Sunday, January 6, 2013

Median Price Reports Not Always What They Seem

Often, newspapers report on the growth or decline in property values, or identify certain areas as hotspots, or have articles such as "What is your home worth?"  This articles are often based on changes in median price over a period of time.  However, care must be taken when looking a median price reports.  First, the data set may be small.  For example, it is not uncommon for the median price for a suburb to be calculated on less than 20 sales.  Second, there may be a change in the mix of what is sold.   For example, if in one year, many 1 bedroom apartments are sold, and in the next year, many 2 bedroom apartments are sold, then the median price will show growth, when in fact, the values of 2 bedroom apartments may have declined.  Another example is if a large new apartment building completes.  This happened a few years ago in West End -- the newspapers reported dramatic price growth in West End; the change in median price was in fact due to the completion of more than 150 apartments in 2 developments, not due to property values increasing.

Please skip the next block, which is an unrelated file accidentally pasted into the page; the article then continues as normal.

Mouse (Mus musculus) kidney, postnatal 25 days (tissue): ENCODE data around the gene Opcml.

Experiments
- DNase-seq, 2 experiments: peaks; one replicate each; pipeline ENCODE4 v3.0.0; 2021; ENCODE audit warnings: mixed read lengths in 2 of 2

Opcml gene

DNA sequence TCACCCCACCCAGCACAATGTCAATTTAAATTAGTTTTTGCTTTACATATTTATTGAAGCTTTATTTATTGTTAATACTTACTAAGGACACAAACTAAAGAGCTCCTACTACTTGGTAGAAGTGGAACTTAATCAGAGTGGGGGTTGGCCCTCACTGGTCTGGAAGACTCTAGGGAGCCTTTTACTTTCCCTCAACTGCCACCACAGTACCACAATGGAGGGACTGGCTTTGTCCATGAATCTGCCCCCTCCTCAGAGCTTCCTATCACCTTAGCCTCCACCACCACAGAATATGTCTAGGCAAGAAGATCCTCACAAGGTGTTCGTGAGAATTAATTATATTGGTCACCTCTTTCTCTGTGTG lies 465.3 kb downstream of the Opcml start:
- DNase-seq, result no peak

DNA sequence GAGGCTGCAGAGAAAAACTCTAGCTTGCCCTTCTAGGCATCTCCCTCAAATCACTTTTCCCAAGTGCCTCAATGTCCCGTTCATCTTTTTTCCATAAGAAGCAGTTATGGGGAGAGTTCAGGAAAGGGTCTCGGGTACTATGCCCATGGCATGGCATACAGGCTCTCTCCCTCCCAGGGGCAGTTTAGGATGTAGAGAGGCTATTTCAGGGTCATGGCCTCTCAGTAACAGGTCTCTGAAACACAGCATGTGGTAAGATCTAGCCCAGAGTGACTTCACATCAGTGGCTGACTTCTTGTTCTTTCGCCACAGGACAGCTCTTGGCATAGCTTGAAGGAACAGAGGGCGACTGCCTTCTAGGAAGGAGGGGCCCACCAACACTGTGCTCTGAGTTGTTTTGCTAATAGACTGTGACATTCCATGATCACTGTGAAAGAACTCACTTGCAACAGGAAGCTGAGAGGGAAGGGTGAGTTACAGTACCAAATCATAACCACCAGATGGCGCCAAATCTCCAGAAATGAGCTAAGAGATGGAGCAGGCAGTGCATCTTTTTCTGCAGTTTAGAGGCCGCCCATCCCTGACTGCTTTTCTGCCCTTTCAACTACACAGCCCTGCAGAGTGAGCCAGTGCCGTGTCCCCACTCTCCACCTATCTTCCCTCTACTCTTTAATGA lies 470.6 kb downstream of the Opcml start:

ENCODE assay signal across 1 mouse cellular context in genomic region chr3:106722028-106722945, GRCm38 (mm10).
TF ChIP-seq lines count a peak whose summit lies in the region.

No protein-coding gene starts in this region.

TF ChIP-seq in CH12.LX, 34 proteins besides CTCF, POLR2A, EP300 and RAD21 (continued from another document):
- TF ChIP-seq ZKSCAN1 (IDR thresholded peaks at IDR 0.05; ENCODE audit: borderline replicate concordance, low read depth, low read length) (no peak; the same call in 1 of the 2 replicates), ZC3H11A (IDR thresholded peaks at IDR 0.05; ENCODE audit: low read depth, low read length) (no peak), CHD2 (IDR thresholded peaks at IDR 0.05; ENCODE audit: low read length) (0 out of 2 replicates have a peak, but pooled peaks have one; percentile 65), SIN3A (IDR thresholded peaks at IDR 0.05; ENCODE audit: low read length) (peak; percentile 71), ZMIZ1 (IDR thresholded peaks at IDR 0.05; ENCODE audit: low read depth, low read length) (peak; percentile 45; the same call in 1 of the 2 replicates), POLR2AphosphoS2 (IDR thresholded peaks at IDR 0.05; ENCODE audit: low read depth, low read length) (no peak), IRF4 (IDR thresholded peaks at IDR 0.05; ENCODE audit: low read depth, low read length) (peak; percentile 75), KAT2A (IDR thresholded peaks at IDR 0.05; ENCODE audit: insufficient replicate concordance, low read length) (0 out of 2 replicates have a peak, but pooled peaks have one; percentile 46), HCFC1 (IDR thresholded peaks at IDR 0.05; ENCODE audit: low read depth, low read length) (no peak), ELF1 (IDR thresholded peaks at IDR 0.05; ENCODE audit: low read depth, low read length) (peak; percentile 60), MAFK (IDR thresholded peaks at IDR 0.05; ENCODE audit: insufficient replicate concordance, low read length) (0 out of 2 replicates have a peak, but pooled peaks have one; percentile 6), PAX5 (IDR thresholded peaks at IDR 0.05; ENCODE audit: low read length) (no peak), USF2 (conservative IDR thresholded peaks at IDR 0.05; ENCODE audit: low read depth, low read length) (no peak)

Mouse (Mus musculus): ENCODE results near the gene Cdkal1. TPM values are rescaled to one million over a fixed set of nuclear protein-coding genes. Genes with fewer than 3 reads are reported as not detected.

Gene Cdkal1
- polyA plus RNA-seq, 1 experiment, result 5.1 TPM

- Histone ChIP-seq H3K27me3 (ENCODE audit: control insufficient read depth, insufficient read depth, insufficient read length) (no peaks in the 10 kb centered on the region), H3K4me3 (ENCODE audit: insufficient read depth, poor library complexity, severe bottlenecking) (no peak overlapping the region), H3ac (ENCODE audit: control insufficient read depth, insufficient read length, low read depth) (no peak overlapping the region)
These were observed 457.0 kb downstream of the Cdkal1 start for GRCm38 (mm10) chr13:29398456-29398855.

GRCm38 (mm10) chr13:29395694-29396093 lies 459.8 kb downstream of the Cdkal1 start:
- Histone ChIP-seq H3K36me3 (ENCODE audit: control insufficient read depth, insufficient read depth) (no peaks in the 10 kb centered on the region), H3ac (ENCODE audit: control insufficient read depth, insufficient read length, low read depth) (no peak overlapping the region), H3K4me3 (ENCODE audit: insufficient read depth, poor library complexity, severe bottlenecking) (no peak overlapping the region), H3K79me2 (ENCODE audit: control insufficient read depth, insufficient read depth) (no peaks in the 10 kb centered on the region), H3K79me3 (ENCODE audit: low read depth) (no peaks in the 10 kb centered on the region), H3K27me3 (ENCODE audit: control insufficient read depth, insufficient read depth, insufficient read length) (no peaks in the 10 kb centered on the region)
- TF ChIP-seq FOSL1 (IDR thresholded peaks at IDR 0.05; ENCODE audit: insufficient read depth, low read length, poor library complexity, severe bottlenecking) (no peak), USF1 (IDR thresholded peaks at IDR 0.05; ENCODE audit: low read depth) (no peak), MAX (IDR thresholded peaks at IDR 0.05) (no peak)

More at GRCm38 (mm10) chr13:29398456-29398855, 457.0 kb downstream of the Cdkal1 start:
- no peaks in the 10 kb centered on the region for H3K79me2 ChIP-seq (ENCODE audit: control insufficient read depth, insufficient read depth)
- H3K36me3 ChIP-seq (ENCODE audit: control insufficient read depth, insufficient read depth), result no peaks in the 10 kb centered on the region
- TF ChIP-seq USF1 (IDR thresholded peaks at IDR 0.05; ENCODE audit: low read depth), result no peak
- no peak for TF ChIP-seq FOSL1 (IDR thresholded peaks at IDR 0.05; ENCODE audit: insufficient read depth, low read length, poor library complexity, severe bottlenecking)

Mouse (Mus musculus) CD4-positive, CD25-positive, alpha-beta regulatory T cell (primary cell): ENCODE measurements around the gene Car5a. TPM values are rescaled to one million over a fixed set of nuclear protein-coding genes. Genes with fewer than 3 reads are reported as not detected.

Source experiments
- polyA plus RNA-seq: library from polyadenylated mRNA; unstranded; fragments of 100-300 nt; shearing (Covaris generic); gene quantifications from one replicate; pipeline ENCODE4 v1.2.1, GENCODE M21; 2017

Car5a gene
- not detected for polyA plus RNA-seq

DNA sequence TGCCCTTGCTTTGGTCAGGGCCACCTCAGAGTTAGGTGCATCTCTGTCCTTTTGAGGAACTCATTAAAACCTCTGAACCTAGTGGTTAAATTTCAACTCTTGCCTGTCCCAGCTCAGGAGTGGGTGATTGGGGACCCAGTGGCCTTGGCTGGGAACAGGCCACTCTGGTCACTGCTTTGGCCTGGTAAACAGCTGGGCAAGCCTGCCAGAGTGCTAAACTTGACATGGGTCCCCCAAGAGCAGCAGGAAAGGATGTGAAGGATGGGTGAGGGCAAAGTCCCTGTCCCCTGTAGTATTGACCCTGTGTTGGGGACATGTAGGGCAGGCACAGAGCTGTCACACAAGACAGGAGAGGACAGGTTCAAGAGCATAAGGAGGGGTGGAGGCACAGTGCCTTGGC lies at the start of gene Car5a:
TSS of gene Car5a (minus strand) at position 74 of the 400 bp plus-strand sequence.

It is easy to identify "hotspots" on this basis -- just look to where a number of new apartments buildings or subdivisions are nearing completion.  But this is really misleading.  

The Courier Mail, that often publishes such reports, identifies the risk of looking a median prices:

"A change in median price, more often than not, reflects what has been sold during the two time periods rather than actual price growth.  The only real way to test price growth is to look at resales - the same dwelling resold over time."  Courier Mail Real Estate Section, page 2, 5 January 2013, by Matusik.

Realty Times makes the same point in this article.

As Matusik states "You can't always believe what you read."  [I guess he is referring to the Courier Mail here?]

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